Therefore, the first thing that the strategic facilitator has to do is to define a strategic process and a format that will enable the organisation to define the strategic focus. In ‘uncertainty’, the first thing that an organisation has to learn to rely on (and a strategic facilitator has to encourage this) is that they have a robust enough strategic process and format to enable them to find the question. They should be prepared to spend time working in ‘uncertainty’, not knowing what the question is, yet confident that they have actually got a mechanism for finding the question. If you were going to walk across very soft snow, you would probably want to wear snowshoes that spread your weight. These snowshoes would give you a larger footprint than your normal shoe, enabling you to walk across what otherwise would be impossible terrain because they would spread the load of your body. That is the nature of a strategic process and format: it has to be designed so that it prevents the organisation from ‘falling’ down through the snow, enabling it to ‘walk across the top’ until they define the objective. The role of a strategic facilitator is to devise a strategic process to sustain them until the question begins to solidify, until they get onto firm ground. That strategic process has to carry them all the time until they reach that point.
One of the other most powerful interpersonal skills that the organisation can use is analogies. An analogy, such as snowshoes going over snow, is a way of trying to explain the nature of uncertainty before the organisation knows the question. It translates difficult concepts and ideas into pictures that people can connect with. In addition, using Feedback and SPO will help the organisation check understanding and build common purpose.
The next important thing is to check the balance of people’s team roles, to ensure that the organisation is not over emphasising any particular aspect. Those of you who use Belbin or Myers-Briggs will know that if there is a predominance of ‘ideas people’ in the meeting, then the likelihood is that all you are going to get is ideas. If there is a predominance of ISTJs (introverted, sensing, thinking, judging types) the organisation is likely to drive on through in one particular direction, hoping that it’s the right one, but without doing a lot of exploration around the issue or solution.
Ideally, there should be a balance of types among the team roles. However, it is unlikely that in any naturally-formed team/organisation the team roles/personality types are balanced. The strategic facilitator should take account of this likelihood by designing a flexible, adaptable, multi-type strategic process that allows every type to maximise their input.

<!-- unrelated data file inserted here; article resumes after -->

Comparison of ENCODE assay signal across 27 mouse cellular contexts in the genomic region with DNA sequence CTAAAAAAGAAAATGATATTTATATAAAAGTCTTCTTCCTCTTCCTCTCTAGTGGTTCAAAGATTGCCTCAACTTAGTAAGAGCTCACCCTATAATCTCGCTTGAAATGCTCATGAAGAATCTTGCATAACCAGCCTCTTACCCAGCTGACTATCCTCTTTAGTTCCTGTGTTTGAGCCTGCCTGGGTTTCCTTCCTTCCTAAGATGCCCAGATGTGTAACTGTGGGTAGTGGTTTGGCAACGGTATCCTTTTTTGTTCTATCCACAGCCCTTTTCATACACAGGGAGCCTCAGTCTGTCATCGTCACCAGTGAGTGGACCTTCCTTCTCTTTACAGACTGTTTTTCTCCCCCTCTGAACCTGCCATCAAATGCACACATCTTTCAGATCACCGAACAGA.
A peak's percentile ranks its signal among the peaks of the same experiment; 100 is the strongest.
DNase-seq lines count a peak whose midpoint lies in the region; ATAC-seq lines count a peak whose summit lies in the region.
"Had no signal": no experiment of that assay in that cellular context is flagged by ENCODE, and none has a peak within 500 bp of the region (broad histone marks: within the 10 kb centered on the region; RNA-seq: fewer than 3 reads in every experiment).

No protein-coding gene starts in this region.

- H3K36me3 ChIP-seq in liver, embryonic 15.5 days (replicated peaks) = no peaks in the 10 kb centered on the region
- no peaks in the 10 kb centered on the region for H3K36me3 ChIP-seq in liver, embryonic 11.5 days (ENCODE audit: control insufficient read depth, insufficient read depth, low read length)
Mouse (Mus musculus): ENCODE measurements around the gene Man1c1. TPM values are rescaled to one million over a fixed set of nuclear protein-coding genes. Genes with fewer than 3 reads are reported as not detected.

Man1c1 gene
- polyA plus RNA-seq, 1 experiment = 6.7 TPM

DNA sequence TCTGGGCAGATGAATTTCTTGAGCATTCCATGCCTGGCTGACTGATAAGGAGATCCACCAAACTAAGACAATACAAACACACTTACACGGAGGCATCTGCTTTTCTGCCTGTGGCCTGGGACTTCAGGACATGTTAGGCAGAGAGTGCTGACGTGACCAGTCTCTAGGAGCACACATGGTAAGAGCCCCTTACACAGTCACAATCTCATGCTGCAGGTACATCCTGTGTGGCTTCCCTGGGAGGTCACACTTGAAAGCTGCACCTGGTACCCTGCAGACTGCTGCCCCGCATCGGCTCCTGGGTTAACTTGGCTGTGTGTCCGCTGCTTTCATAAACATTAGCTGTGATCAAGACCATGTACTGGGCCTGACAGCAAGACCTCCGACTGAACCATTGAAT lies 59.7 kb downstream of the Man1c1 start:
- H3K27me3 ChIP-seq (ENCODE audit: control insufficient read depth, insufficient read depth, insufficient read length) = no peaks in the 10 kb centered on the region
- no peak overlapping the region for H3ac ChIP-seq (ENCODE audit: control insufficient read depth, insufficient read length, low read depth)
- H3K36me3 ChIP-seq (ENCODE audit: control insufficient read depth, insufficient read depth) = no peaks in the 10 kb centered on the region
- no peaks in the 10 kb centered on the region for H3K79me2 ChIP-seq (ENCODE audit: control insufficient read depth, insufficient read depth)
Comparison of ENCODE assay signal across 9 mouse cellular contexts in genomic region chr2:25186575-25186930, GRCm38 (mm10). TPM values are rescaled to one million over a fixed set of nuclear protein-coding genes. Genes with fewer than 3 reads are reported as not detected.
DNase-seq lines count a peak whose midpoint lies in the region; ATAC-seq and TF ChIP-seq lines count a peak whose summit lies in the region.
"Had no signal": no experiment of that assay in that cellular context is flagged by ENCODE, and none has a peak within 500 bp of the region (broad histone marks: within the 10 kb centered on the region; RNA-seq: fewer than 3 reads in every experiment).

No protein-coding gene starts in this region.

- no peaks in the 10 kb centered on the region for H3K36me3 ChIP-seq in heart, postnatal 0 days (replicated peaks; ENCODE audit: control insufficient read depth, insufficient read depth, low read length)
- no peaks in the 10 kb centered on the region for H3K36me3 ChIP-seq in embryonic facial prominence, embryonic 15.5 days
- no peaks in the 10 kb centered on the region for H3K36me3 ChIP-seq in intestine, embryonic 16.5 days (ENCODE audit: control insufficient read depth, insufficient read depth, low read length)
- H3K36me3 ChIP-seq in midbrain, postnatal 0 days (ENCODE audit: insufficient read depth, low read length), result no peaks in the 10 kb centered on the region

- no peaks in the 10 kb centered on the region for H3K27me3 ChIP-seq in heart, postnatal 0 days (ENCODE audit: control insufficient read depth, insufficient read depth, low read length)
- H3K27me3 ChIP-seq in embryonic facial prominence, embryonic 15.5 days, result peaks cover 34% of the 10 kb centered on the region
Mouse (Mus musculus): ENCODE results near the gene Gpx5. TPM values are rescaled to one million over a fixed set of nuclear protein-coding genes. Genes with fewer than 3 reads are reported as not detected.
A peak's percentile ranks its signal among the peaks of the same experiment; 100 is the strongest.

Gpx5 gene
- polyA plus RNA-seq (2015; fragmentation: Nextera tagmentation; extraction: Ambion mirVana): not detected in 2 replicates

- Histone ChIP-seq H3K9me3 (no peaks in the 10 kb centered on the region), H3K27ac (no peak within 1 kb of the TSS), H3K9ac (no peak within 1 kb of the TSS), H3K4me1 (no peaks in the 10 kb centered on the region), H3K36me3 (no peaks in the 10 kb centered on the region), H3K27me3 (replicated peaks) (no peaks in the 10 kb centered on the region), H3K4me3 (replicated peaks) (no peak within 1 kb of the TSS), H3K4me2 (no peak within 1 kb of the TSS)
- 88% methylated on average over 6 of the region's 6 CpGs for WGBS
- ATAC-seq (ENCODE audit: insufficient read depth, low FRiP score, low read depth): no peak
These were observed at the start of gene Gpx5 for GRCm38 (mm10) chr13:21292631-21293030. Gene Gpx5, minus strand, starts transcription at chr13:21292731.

All of the above is to ensure that the organisation is in neutral emotion: in other words, that people are not getting frightened, angry, disturbed or aggressive and also, equally important, that they’re getting too excited. There is nothing wrong with people being enthused in an organisation, feeling good about what they are doing and in that sense excited about the potential, but too much excitement can cause problems.
There was a famous company in the United Kingdom, which produced vacuum cleaners. On one occasion, it ran a marketing campaign claiming that if you bought a machine you could get a trip to America. It was a marketing and financial disaster, which ended in a number of complaints because people had found they were not able to get the flight they wanted and were very unhappy. Maybe, when that marketing campaign was put in place, there was a great deal of excitement and enthusiasm, but not enough challenge and critical examination of the potential consequences of the decision. The emotions were not neutral; they were over balanced: too much emphasis on ‘oh this will be good’, rather than on ‘let’s examine this, let’s look at this carefully’.
So even in uncertainty people should be supported by a good strategic process so that they can keep calm and tackle the change agenda without feeling frightened, without feeling unduly negative about it, and without feeling so worried or excited that they go off in the wrong direction.
Therefore, in order that the people do not get over emotional, the function and the responsibility of a strategic facilitator is to
- Design an effective strategic process to achieve the objective
- Use an appropriate format that will enable people to feel secure
- Ensure that the individuals in the organisation are using their interpersonal skills effectively
- Ensure that the team roles are balanced and any weaknesses dealt with by the use of suitable tools and techniques.